Exercise-induced histone modifications in human skeletal muscle

McGee, Sean L., Fairlie, Erin, Garnham, Andrew P. and Hargreaves, Mark 2009, Exercise-induced histone modifications in human skeletal muscle, Journal of physiology, vol. 587, no. 24, pp. 5951-5958, doi: 10.1113/jphysiol.2009.181065.

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Title Exercise-induced histone modifications in human skeletal muscle
Author(s) McGee, Sean L.ORCID iD for McGee, Sean L. orcid.org/0000-0001-6953-106X
Fairlie, Erin
Garnham, Andrew P.
Hargreaves, Mark
Journal name Journal of physiology
Volume number 587
Issue number 24
Start page 5951
End page 5958
Total pages 8
Publisher Wiley
Place of publication Oxford, England
Publication date 2009-12-15
ISSN 0022-3751
Summary Skeletal muscle adaptations to exercise confer many of the health benefits of physical activity and occur partly through alterations in skeletal muscle gene expression. The exact mechanisms mediating altered skeletal muscle gene expression in response to exercise are unknown. However, in recent years, chromatin remodelling through epigenetic histone modifications has emerged as a key regulatory mechanism controlling gene expression in general. The purpose of this study was to examine the effect of exercise on global histone modifications that mediate chromatin remodelling and transcriptional activation in human skeletal muscle in response to exercise. In addition, we sought to examine the signalling mechanisms regulating these processes. Following 60 min of cycling, global histone 3 acetylation at lysine 9 and 14, a modification associated with transcriptional initiation, was unchanged from basal levels, but was increased at lysine 36, a site associated with transcriptional elongation. We examined the regulation of the class IIa histone deacetylases (HDACs), which are enzymes that suppress histone acetylation and have been implicated in the adaptations to exercise. While we found no evidence of proteasomal degradation of the class IIa HDACs, we found that HDAC4 and 5 were exported from the nucleus during exercise, thereby removing their transcriptional repressive function. We also observed activation of the AMP-activated protein kinase (AMPK) and the calcium–calmodulin-dependent protein kinase II (CaMKII) in response to exercise, which are two kinases that induce phosphorylation-dependent class IIa HDAC nuclear export. These data delineate a signalling pathway that might mediate skeletal muscle adaptations in response to exercise.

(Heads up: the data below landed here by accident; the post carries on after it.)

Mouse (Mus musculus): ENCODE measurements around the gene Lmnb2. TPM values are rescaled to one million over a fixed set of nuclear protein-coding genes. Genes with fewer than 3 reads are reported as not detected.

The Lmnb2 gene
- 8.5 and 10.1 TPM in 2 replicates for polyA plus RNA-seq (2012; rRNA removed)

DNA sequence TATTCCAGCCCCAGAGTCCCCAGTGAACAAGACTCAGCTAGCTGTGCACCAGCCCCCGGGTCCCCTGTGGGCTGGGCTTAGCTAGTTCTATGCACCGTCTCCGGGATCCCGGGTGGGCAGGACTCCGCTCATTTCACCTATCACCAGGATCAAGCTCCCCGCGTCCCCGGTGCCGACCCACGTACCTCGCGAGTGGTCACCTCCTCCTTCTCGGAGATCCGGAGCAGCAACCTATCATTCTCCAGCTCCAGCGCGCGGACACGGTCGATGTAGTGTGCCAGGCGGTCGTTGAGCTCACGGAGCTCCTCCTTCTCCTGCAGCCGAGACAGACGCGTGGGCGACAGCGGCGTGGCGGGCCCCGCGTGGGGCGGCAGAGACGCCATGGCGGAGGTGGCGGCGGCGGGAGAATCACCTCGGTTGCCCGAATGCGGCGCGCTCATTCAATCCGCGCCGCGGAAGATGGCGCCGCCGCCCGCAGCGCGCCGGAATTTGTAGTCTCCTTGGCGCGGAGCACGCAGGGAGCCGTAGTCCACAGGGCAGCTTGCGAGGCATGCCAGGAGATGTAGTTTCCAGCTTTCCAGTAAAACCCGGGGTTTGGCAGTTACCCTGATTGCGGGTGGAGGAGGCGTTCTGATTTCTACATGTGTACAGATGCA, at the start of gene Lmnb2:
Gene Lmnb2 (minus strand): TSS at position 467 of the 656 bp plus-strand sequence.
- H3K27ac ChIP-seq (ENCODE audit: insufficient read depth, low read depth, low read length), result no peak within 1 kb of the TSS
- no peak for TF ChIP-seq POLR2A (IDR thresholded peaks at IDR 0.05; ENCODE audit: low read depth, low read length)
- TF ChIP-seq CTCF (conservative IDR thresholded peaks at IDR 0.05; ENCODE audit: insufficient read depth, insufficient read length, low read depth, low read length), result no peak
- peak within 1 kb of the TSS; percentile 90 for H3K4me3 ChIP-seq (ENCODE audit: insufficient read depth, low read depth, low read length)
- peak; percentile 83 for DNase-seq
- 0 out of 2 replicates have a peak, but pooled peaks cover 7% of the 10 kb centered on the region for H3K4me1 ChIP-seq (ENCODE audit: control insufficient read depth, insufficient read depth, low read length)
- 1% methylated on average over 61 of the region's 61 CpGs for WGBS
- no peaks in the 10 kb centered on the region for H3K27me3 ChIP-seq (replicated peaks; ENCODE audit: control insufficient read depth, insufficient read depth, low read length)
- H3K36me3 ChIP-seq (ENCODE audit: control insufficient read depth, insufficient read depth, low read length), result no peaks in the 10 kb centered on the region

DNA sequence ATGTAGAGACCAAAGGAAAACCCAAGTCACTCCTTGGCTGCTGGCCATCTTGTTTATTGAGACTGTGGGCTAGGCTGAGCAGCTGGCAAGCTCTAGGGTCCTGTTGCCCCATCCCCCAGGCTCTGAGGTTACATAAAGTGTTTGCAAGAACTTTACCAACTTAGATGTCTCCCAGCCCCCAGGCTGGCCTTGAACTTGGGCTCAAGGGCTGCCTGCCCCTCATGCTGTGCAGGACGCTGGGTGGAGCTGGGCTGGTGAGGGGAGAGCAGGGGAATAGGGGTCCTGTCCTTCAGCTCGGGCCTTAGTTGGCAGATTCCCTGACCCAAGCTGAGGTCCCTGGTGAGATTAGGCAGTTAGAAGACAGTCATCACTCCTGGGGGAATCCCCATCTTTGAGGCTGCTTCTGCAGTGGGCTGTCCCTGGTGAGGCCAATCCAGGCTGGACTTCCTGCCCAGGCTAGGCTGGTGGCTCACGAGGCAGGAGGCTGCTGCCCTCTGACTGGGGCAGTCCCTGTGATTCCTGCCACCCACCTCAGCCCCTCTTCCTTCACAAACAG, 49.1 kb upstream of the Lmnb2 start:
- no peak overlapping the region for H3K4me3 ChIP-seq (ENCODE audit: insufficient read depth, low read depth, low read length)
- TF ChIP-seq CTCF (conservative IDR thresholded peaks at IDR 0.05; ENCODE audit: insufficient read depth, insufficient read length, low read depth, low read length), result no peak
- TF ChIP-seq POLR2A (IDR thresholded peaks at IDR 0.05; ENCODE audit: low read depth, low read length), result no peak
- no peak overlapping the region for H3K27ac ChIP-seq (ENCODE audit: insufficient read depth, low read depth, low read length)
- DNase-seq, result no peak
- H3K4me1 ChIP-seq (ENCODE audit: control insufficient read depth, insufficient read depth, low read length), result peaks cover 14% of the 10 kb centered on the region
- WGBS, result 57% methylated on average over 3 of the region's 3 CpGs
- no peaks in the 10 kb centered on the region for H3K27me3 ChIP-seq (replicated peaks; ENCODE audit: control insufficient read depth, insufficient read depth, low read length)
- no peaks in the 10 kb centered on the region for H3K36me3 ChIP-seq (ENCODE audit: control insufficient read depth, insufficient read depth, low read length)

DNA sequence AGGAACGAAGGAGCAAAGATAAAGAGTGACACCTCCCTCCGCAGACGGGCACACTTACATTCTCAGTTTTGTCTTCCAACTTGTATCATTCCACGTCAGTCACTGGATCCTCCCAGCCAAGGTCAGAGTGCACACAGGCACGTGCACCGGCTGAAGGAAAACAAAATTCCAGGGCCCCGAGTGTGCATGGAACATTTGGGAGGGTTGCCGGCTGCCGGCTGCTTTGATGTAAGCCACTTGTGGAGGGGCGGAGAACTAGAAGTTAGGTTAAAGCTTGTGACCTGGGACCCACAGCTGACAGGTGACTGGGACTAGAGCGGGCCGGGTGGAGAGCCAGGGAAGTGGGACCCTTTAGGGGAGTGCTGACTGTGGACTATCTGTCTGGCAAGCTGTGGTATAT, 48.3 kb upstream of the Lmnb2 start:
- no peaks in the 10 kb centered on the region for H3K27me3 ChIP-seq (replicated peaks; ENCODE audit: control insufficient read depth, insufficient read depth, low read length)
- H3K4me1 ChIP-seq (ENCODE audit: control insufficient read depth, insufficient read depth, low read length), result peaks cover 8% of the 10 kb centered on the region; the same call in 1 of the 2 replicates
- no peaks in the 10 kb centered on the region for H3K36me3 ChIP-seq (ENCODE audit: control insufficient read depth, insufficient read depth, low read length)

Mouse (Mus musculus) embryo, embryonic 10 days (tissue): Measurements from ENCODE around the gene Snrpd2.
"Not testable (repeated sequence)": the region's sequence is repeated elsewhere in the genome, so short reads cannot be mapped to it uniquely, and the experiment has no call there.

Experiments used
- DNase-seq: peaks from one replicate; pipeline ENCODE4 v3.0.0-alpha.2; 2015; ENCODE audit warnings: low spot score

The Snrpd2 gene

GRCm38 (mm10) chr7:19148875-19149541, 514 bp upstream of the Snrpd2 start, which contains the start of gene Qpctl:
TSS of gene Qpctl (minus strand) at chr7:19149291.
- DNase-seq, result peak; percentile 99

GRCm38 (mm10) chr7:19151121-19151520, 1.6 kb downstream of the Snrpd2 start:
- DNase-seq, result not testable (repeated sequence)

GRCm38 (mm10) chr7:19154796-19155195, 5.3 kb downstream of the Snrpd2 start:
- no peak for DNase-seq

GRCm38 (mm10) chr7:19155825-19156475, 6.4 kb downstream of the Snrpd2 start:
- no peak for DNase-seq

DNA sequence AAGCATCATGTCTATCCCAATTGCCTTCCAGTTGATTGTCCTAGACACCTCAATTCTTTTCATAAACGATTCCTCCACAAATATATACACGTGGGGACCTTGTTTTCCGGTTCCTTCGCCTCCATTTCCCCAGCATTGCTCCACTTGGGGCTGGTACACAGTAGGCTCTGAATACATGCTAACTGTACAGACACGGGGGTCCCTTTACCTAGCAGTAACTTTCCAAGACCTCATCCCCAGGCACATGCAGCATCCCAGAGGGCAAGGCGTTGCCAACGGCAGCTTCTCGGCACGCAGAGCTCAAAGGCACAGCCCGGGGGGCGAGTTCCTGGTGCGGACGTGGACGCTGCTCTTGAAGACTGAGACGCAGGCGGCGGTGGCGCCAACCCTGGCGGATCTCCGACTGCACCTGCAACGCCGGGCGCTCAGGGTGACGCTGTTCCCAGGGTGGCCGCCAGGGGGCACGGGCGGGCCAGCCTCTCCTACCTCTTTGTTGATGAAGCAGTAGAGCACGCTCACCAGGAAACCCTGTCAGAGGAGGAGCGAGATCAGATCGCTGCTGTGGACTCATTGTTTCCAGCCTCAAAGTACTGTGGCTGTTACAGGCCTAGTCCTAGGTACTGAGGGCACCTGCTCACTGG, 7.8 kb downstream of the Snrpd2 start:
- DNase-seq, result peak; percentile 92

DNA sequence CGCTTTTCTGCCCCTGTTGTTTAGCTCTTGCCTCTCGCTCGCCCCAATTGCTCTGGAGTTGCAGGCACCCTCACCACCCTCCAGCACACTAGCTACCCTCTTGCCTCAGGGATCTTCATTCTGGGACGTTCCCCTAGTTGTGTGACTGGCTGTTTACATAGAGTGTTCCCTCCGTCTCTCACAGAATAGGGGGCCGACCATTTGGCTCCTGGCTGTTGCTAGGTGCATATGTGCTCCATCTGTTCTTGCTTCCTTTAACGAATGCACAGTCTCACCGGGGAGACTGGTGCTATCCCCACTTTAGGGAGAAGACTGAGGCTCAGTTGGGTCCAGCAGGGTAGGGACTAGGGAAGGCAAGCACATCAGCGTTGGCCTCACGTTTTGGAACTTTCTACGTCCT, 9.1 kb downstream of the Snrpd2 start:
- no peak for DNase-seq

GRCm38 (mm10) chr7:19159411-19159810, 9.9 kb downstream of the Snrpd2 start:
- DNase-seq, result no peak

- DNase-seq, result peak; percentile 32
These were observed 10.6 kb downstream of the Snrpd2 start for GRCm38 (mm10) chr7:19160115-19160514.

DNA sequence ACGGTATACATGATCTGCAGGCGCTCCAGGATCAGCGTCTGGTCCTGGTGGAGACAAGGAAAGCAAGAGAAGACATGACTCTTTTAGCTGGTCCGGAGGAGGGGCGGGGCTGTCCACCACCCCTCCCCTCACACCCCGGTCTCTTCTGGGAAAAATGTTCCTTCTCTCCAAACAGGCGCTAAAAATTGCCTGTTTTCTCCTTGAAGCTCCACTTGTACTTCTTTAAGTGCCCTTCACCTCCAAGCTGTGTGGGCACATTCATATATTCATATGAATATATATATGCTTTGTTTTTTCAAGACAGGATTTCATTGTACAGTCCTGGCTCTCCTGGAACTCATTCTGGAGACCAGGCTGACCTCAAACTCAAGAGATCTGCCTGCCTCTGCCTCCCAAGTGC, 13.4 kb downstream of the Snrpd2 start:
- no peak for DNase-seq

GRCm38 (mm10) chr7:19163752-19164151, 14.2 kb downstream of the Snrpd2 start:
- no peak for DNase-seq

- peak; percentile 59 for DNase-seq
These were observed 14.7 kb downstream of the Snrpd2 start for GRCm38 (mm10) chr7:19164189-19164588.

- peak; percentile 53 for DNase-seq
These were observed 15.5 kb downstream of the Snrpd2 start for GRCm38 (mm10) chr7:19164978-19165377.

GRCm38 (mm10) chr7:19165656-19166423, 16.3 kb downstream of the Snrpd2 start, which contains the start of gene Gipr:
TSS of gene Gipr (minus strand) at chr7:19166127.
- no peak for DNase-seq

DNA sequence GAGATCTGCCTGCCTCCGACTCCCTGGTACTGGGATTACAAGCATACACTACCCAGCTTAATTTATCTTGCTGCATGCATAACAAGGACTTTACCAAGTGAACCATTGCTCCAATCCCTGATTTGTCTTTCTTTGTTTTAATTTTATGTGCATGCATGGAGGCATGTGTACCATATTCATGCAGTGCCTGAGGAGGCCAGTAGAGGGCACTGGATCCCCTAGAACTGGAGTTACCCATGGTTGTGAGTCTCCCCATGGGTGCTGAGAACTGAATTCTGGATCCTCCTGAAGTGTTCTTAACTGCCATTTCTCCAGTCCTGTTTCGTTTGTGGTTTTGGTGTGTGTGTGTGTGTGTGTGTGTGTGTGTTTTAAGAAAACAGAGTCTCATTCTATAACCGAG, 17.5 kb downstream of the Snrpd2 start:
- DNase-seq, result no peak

Language eng
DOI 10.1113/jphysiol.2009.181065
Field of Research 060114 Systems Biology
Socio Economic Objective 970106 Expanding Knowledge in the Biological Sciences
HERDC Research category C1 Refereed article in a scholarly journal
Copyright notice ©2009, Wiley
Persistent URL http://hdl.handle.net/10536/DRO/DU:30025035

Document type: Journal Article
Collection: School of Medicine
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Created: Fri, 12 Mar 2010, 11:59:42 EST by Sean McGee

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